To begin with the students are trained in sruthi followed with yoga excercises for the vocal chords
Shruti denotes microtones based on the seven basic notes (sapta svara) and their twelve semitonal variants (svarasthana). Ornamentation (gamaka) plays a great role even in the rendering of scale patterns (arohana-avarohana), characteristic phrases (prayoga) and special phrases (visesha sancara). In other words, a gamaka constitutes more than arbitrary embellishment as it is the key to the individual character of a raga (raga rupa). Intermediary notes (anusvara) have the purpose of lending continuity to all melody. Subtleties of this kind cannot be reduced to writing but need to be assimilated through long exposure to good music and years of practice under the guidance of an experienced musician. There are hundreds of melodic structures (raga) and numerous rhythmic patterns (tala). Tala and raga can be compared to the warp and weft of a piece of fabric. When both are combined, they can produce an unlimited number of musical patterns and moods. The students are put under various excercises to perfect themselves with various swaras and gamakas along with yoga excercises and breathing techniques.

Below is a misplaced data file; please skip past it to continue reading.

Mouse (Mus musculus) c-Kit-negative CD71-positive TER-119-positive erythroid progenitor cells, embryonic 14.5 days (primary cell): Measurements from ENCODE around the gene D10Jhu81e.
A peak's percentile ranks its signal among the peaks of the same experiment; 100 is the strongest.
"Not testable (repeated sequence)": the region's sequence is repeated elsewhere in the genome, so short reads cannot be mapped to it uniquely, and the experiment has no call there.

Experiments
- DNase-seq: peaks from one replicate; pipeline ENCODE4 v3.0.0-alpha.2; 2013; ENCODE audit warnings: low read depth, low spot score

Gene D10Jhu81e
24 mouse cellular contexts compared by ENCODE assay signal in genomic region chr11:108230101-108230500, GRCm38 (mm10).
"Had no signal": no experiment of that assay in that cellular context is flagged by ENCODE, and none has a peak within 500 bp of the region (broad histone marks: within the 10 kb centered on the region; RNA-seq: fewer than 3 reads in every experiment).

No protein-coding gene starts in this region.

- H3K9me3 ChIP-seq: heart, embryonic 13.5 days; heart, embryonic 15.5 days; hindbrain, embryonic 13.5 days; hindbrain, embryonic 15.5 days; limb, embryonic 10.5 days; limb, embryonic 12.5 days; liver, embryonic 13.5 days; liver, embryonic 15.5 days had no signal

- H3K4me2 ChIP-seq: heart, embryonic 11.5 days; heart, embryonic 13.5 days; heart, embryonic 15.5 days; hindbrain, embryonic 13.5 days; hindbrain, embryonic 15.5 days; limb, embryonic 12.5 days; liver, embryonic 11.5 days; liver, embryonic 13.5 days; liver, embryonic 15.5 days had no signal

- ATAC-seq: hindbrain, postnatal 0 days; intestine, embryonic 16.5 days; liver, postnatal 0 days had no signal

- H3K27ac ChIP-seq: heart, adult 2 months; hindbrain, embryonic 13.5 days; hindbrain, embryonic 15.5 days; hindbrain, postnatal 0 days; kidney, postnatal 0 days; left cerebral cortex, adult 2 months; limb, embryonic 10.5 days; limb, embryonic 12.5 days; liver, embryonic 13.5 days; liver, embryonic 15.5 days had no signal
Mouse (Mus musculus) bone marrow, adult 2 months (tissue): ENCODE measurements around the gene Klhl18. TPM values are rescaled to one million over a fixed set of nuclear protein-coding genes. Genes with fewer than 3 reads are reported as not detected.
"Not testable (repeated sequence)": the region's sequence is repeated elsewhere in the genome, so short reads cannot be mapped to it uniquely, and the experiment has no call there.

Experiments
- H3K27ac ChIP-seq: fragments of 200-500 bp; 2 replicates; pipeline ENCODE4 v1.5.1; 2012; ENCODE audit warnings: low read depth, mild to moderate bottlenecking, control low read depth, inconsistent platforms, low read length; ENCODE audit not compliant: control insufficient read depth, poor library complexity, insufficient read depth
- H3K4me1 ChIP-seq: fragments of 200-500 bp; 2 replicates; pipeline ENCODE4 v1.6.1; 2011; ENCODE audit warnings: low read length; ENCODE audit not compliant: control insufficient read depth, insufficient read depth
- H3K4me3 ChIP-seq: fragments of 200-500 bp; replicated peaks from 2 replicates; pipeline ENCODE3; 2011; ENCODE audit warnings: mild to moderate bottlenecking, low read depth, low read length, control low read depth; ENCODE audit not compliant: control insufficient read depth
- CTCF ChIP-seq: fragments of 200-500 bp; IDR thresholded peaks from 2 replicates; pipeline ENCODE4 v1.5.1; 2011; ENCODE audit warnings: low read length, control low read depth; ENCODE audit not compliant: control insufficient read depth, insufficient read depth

Jantivarase – Over 30 Janti Varase
Lankara in all the 35 Tala
Manodarma Practice -I Etc.
In every stages the students are taken through various excercises and practice, oriented towards stage performance.
1. Plucking Training –
a. Basic Plucking Training
b. Advanced Plucking Training
2. Yoga Excercises for free finger Movement
3. Meditation with the sound of veena
4. Left hand movement training
5. Swarasthana Practice
6. Saralevarase Training ( 50 Sarlevarse – losening excercises for the finger)
7. Jantivarase – Over 30 Janti Varase
8. Lankara in all the 35 Tala
9.Manodarma Practice -I Etc.
The details provided above are the basic training techniques followed in the school for further details please contact us in person